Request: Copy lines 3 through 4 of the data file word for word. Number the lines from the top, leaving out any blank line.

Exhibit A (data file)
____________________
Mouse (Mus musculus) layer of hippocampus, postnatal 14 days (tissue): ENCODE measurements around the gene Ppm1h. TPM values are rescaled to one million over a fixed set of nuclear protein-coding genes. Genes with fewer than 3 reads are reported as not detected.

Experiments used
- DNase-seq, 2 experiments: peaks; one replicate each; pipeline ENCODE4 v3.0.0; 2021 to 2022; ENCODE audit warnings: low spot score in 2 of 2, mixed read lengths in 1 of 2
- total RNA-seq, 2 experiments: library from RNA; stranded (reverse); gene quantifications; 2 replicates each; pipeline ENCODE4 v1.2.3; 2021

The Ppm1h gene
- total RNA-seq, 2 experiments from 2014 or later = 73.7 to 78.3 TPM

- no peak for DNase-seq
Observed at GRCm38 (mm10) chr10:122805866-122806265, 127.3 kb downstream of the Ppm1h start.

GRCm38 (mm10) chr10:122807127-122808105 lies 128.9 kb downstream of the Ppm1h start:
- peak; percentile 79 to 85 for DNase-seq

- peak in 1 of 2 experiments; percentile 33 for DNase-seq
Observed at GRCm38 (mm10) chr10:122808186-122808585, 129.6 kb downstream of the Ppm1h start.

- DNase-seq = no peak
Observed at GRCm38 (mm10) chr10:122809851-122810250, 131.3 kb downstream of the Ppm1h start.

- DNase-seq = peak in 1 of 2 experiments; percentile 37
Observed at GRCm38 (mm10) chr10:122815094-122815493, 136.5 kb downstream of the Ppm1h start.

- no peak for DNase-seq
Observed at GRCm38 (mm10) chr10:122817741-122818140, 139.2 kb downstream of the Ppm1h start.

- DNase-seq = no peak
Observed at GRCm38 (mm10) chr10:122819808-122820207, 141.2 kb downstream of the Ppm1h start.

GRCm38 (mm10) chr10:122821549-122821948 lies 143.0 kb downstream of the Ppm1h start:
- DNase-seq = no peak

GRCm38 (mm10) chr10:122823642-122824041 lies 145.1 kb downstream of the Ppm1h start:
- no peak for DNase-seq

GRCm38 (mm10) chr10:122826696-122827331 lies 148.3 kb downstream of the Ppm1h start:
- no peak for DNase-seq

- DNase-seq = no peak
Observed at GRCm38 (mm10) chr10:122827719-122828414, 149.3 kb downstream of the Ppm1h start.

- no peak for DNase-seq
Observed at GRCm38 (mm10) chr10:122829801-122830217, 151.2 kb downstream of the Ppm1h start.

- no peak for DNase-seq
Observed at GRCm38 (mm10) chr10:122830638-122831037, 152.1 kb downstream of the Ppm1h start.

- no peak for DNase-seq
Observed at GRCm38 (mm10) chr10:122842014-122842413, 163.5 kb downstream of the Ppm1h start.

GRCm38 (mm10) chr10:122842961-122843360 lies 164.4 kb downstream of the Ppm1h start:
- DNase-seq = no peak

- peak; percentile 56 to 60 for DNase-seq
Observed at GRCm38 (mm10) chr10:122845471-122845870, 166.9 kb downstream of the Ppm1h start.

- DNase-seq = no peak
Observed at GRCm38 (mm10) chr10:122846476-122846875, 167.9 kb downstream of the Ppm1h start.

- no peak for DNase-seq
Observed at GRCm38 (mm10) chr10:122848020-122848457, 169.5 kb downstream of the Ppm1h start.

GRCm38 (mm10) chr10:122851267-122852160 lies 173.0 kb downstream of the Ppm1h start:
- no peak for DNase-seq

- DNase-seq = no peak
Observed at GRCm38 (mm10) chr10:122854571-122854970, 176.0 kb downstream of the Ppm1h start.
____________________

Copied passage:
- DNase-seq, 2 experiments: peaks; one replicate each; pipeline ENCODE4 v3.0.0; 2021 to 2022; ENCODE audit warnings: low spot score in 2 of 2, mixed read lengths in 1 of 2
- total RNA-seq, 2 experiments: library from RNA; stranded (reverse); gene quantifications; 2 replicates each; pipeline ENCODE4 v1.2.3; 2021